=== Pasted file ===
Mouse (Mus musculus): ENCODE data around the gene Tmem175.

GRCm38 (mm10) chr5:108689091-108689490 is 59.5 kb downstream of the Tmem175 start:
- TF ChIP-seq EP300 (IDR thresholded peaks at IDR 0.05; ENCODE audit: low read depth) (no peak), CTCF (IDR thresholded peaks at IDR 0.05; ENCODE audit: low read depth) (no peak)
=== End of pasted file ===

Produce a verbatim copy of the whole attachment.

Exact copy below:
Mouse (Mus musculus): ENCODE data around the gene Tmem175.

GRCm38 (mm10) chr5:108689091-108689490 is 59.5 kb downstream of the Tmem175 start:
- TF ChIP-seq EP300 (IDR thresholded peaks at IDR 0.05; ENCODE audit: low read depth) (no peak), CTCF (IDR thresholded peaks at IDR 0.05; ENCODE audit: low read depth) (no peak)